Friday, February 17

Social is the New Local

It's Social Media Week here in New York, and I finally got to participate in some of the activities yesterday.  I started a new job as President, North America at Cohn & Wolfe so it's been a bit busy to say the least.

The agency hosted a panel discussion yesterday with some of the biggest players in social media including Buddy Media, MasterCard, and Johnson & Johnson.  It was a great discussion with a great turnout, all live streamed and lively tweeted throughout.  It is Social Media Week after all!

There were two standout, running commentaries in the discussion that I want to bring alive here.  When talking about developing plans, the panel spoke about how they are "stubborn with the strategy but flexible with the execution."  Brilliant.  Meaning = do the heavy lifting with creating a breakthrough strategy and then stick to it ... but be flexible in how you execute it depending on local market variables, response to competition, dialogue with the community, etc.  Love it.

The other running commentary was about how "social is the new local," which quite honestly can have multiple meanings.  I'm not sure that the panel meant it this way, but for me that resonates in how social media has been able to bring people together from all over the world and from multiple disciplines who would have never been able to know or interact with each other before.  It has taken a global community and made it local.

Last night was a perfect example.  I was invited to the restaurant Tao for an Influencer Dinner by the #smsix ... a group of six people who are basically just doing some darn cool things in social media.  They invited a few of us from all over the country and from many different aspects of the industry.  Back in the day, we would have never had the chance to know each other, compare notes, and talk about new ideas.  It would have never happened.  But with social media, here we are sitting at one small table sharing a glass of wine and some awesome food.  Social is the new local.

Isn't that was Social Media Week is all about?

What's your experience?  Jim.

Jim Joseph
President, North America of Cohn & Wolfe
Author of The Experience Effect series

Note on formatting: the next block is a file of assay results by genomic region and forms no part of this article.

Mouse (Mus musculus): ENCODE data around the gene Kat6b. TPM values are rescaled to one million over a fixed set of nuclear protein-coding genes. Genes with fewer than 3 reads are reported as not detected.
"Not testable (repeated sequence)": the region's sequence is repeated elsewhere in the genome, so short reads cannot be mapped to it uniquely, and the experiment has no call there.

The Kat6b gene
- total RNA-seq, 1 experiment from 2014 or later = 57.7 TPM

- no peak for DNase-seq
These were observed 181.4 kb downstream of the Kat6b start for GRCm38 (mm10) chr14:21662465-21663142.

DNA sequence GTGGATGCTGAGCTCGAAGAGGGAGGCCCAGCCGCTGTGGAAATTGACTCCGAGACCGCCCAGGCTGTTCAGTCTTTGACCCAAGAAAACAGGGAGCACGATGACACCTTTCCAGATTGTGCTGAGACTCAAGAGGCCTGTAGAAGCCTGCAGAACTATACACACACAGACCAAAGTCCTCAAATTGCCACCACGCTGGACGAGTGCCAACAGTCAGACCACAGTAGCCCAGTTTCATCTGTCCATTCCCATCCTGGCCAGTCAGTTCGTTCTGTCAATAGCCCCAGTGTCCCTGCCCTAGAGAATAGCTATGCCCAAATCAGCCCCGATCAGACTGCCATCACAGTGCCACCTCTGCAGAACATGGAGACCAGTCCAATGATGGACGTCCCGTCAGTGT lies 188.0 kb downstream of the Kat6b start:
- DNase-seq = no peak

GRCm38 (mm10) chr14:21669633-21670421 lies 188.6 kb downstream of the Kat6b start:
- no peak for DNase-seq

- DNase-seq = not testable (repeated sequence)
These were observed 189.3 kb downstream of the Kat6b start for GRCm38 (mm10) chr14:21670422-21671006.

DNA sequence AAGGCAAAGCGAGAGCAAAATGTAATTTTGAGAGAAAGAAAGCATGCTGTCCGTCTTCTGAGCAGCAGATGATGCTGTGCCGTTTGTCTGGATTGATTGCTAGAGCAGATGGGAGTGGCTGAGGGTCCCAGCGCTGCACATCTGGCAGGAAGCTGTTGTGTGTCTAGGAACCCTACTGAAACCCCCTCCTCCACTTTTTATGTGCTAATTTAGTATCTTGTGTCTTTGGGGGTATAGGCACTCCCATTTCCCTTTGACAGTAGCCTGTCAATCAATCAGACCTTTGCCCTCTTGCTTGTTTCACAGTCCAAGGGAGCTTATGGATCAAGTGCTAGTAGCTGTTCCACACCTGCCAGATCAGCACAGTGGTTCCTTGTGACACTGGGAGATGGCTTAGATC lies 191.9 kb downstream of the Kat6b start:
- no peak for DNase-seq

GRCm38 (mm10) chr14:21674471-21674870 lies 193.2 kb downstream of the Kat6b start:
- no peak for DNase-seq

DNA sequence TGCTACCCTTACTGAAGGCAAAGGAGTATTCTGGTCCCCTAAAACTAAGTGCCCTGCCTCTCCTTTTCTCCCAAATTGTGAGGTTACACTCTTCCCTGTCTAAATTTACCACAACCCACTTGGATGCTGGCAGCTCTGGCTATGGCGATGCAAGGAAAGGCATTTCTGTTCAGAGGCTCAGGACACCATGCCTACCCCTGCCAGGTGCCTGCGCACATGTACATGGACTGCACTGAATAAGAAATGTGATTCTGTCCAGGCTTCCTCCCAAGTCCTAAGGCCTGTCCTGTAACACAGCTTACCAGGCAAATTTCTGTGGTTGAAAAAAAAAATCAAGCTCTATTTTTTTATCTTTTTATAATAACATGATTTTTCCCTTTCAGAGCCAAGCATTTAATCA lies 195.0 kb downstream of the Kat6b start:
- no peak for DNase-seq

Professor at NYU


PS - Join in the live tweeting during The Academy Awards about all the marketing at #OscarExp, Sunday 2/26 at 6:00pmEST --- #OscarExp

4 comments:

  1. Thank you for the kind words Jim! We appreciate you coming to the #smsix dinner!

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  2. It was a blast, truly! I so appreciate being included! Jim.

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  3. I agree that social media has brought the world closer and company must manage their image online/offline even more so carefully. Sometimes people share a good experience that they have just had at a store/restaurant. More often, people share when they are dissatisfied or angry. For better or for worse, one wrong comment or misconduct can destroy people’s perception of a brand. The recent D&G incident in Hong Kong was an example where social media perpetuated the feud between Hong Kong locals & mainlanders, and a luxury brand, D&G, got caught in the middle of the heat. The brand’s mishandling of a small situation resulted in FB invite for D&G ban/protest and thousands of people showed up at the D&G store, forcing the store to close early. The whole incident also left a bad taste in the local’s mouth, damaging D&G’s image in the Asia market.

    WSJ Blog post on incident: http://on.wsj.com/wXsIl8

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  4. I absolutely agree, social media is stronger than ever, we can look at statistics of match.com and see that 1 out of 5 marriages start on a dating site. I think this awesome. As you said social media brings people from all around the world, and whats most surprising is that social networks are designed to refer to other people that are similar to you and that you might know.

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